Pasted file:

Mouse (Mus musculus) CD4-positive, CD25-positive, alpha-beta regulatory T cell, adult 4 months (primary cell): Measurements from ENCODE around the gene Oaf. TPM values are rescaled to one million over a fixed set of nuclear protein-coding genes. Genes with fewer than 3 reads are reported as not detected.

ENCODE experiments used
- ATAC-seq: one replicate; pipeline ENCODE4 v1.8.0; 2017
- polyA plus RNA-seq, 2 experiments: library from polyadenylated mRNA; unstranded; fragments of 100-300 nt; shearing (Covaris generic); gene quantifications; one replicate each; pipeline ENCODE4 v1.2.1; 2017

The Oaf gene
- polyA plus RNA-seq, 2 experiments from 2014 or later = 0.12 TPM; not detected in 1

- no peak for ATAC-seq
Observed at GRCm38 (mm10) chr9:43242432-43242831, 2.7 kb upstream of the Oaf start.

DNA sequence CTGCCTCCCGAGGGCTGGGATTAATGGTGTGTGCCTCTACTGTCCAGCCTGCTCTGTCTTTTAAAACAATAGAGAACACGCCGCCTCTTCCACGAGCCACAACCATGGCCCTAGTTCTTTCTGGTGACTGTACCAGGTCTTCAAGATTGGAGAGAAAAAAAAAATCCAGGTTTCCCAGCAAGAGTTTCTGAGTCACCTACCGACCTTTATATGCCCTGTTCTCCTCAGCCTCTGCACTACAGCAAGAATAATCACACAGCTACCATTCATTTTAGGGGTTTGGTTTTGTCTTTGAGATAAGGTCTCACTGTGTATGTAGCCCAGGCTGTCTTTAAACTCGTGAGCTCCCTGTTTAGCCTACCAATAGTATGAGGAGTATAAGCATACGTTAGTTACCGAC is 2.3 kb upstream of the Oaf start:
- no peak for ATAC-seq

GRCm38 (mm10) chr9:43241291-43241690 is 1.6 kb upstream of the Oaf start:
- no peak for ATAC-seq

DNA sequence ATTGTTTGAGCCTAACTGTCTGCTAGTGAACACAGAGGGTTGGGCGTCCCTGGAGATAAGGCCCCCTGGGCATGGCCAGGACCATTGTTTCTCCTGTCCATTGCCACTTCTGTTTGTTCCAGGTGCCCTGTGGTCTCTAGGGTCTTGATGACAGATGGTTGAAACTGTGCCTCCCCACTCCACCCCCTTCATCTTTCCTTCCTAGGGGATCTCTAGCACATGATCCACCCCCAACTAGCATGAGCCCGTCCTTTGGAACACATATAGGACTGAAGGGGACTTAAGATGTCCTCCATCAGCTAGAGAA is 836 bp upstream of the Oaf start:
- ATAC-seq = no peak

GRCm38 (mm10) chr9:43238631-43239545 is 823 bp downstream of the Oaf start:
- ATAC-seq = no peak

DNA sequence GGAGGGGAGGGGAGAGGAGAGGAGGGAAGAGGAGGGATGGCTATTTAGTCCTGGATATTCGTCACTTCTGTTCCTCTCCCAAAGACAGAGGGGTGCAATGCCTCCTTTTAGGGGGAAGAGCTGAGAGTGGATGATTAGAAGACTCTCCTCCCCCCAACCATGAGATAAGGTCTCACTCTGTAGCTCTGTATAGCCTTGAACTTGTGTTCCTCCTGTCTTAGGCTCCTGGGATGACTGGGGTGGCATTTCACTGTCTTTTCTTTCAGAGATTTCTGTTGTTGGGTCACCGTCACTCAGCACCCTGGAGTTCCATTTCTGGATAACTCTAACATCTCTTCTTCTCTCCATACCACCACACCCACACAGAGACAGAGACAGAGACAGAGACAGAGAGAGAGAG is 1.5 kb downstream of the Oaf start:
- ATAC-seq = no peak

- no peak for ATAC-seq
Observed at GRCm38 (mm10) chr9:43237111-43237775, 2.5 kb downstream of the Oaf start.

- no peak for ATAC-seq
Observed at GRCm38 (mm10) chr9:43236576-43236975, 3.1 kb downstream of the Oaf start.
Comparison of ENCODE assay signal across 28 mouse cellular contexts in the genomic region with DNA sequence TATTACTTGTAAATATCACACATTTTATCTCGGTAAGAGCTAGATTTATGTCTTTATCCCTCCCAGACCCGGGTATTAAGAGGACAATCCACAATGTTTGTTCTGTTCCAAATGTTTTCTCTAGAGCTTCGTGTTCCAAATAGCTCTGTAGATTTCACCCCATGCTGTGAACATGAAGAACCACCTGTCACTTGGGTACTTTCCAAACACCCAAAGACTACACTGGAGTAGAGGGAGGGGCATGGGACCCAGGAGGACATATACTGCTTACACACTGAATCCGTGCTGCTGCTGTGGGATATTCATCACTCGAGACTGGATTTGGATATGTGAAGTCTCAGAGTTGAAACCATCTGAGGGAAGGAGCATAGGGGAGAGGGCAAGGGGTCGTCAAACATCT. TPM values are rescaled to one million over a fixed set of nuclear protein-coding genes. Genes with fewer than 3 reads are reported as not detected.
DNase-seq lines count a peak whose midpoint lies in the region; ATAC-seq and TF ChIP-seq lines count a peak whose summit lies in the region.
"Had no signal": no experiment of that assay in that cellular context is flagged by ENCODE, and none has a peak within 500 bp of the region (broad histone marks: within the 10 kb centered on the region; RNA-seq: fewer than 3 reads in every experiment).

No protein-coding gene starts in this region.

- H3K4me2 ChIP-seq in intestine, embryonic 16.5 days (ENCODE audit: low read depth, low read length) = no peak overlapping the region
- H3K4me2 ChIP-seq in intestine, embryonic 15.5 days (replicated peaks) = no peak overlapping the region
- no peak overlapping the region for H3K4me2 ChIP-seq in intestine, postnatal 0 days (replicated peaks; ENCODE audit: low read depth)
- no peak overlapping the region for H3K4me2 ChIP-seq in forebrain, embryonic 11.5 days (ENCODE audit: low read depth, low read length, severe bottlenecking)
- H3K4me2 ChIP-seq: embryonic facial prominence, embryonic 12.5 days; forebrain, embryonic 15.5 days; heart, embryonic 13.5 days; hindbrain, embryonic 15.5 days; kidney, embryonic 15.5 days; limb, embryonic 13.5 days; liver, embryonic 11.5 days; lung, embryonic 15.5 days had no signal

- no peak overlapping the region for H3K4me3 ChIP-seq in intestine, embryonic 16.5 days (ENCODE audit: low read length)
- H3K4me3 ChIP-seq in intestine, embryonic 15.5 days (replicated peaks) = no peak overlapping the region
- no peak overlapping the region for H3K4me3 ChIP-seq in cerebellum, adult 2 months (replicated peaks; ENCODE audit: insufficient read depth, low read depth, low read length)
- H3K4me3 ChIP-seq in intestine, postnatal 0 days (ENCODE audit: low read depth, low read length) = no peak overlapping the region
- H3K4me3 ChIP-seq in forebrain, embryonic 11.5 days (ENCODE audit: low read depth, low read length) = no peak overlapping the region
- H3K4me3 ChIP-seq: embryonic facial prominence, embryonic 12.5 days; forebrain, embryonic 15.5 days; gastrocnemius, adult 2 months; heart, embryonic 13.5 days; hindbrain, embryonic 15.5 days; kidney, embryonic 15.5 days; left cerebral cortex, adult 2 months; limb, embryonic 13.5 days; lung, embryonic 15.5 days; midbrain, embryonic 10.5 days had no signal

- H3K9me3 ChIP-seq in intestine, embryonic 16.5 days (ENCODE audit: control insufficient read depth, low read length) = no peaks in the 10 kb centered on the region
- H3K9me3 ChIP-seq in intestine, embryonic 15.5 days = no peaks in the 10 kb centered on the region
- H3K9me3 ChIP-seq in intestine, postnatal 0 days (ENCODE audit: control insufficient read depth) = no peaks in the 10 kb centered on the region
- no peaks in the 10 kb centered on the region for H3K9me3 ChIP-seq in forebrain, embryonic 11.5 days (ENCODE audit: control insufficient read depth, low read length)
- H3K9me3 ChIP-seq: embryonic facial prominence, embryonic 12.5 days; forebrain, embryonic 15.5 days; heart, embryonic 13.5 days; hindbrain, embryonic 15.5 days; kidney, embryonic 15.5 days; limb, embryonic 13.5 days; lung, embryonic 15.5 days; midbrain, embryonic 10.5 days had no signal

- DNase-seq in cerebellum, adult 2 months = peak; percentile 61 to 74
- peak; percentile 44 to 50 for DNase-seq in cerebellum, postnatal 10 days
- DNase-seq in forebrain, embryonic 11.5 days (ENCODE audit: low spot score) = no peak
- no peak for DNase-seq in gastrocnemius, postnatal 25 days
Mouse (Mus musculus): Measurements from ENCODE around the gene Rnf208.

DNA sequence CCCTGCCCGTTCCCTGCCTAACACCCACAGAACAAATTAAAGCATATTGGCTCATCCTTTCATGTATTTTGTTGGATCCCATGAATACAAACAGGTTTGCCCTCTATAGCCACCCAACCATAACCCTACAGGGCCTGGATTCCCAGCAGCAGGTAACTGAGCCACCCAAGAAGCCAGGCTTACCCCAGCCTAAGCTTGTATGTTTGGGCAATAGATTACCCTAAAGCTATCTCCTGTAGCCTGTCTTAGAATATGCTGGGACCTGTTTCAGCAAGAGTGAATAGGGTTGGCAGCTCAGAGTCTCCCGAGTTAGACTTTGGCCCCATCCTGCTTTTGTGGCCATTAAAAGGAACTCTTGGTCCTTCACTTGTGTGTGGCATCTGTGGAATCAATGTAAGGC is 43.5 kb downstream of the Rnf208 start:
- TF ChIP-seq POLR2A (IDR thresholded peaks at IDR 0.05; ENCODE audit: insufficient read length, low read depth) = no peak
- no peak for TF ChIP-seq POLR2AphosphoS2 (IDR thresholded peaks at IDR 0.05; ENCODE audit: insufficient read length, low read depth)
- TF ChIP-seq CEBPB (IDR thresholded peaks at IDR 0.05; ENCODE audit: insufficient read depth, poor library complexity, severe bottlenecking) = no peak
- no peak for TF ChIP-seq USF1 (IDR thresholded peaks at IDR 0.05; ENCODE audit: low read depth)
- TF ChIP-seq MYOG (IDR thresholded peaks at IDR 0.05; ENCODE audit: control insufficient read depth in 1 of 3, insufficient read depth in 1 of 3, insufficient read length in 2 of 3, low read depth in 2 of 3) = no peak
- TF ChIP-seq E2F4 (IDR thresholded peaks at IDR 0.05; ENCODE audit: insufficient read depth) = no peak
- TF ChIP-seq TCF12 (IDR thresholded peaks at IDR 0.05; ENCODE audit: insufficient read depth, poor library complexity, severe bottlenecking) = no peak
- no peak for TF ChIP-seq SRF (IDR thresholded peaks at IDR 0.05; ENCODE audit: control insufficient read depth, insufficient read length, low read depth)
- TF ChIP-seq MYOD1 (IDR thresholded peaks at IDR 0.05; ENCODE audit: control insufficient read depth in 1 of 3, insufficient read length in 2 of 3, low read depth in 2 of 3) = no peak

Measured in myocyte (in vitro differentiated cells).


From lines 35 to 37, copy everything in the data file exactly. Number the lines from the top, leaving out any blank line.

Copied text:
- H3K4me3 ChIP-seq in intestine, postnatal 0 days (ENCODE audit: low read depth, low read length) = no peak overlapping the region
- H3K4me3 ChIP-seq in forebrain, embryonic 11.5 days (ENCODE audit: low read depth, low read length) = no peak overlapping the region
- H3K4me3 ChIP-seq: embryonic facial prominence, embryonic 12.5 days; forebrain, embryonic 15.5 days; gastrocnemius, adult 2 months; heart, embryonic 13.5 days; hindbrain, embryonic 15.5 days; kidney, embryonic 15.5 days; left cerebral cortex, adult 2 months; limb, embryonic 13.5 days; lung, embryonic 15.5 days; midbrain, embryonic 10.5 days had no signal